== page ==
Jean Gradassi is one of those artists who develops a very particular style, then works on it to produce an abundance of similar, very accomplished but rather indistinguishable, portfolios which some collectors find irresistible and others completely over-the-top.

Born into a military family in Antibes on the French Mediterranean coast, his family moved regularly both in France and in French North Africa, which gave the young Jean an abiding interest in travel, history, and the variety of artistic styles he encountered, especially the miniaturist styles of Chinese and Indian art. His particular preoccupation was with the costumes, architecture and domestic arrangements of medieval and romantic French history, and all his work is infused with his researches into period detail.

Margaret of Navarre, 1956

His first commission, in 1947, was to illustrate Théophile Gautier’s Le Capitaine Fracasse, a popular seventeenth-century romance, but it was not until the 1950s that he perfected his trademark scenes animated by dozens of lively characters following a multiplicity of trades, crafts and activities.

The next thirty-five years saw Gradassi produce more than sixty illustrated editions, and because one edition could sometimes encompass several volumes (as with his Shakespeare or Rabelais for example) this meant over a hundred illustrated volumes.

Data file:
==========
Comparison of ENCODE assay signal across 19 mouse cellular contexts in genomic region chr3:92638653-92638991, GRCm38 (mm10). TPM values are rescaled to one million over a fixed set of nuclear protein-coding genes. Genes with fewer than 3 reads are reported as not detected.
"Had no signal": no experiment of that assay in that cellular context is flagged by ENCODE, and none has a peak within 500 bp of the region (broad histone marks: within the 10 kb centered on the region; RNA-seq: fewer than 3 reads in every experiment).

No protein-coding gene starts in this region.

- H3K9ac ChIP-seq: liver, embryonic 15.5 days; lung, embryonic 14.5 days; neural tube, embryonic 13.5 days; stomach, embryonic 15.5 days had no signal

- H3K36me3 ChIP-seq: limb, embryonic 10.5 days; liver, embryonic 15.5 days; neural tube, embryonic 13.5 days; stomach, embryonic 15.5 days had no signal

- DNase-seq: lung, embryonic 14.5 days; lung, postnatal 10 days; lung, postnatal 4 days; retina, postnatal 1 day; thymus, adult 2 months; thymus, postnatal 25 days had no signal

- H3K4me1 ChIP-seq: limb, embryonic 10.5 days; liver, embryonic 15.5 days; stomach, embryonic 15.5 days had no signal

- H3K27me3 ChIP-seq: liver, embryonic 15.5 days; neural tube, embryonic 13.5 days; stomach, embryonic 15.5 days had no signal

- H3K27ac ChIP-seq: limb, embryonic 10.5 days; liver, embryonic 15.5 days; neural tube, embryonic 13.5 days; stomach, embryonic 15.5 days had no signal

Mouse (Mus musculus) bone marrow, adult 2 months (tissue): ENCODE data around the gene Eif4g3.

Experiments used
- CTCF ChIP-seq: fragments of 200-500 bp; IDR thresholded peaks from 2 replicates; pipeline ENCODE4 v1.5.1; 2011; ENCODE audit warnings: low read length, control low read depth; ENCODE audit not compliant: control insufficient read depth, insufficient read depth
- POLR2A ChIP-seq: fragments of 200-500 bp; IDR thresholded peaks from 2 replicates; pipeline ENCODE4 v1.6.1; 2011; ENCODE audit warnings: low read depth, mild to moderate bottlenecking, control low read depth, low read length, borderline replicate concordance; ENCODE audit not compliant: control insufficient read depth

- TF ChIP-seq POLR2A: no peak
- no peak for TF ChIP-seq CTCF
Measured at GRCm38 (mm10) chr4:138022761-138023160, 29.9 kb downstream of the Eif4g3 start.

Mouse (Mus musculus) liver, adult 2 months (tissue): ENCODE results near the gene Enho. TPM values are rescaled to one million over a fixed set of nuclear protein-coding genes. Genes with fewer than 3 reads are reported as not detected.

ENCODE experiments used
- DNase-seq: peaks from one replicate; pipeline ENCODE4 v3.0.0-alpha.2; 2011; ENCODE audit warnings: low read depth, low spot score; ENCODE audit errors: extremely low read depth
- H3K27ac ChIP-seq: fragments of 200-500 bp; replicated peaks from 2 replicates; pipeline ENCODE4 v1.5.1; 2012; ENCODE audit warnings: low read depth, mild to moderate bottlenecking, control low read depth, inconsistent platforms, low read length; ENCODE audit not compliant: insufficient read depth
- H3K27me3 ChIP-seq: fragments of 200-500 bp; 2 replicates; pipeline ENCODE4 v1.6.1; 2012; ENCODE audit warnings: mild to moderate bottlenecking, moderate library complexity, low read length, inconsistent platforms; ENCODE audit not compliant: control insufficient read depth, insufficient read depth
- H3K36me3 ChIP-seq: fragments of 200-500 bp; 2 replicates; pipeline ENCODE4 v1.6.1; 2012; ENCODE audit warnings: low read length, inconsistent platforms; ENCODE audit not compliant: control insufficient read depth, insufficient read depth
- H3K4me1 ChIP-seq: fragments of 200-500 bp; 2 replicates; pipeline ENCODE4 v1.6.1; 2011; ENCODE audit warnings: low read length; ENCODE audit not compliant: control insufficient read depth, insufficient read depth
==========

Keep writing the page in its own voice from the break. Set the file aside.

Guinevere, 1967

Many of his illustrations, both those with one or two people and the lively crowd scenes, often include a great deal of naked flesh, but while they are undoubtedly accomplished and colourful, they veer more towards the comic than the artistic – which may be precisely their attraction.

We have chosen just one of his portfolios, possibly the most ‘erotic’ he produced both in terms of nudity and sexual activity, to demonstrate Gradassi’s undoubted talent.

A complete list of works illustrated by Jean Gradassi can be found here at his French Wikipédia entry.

Example illustration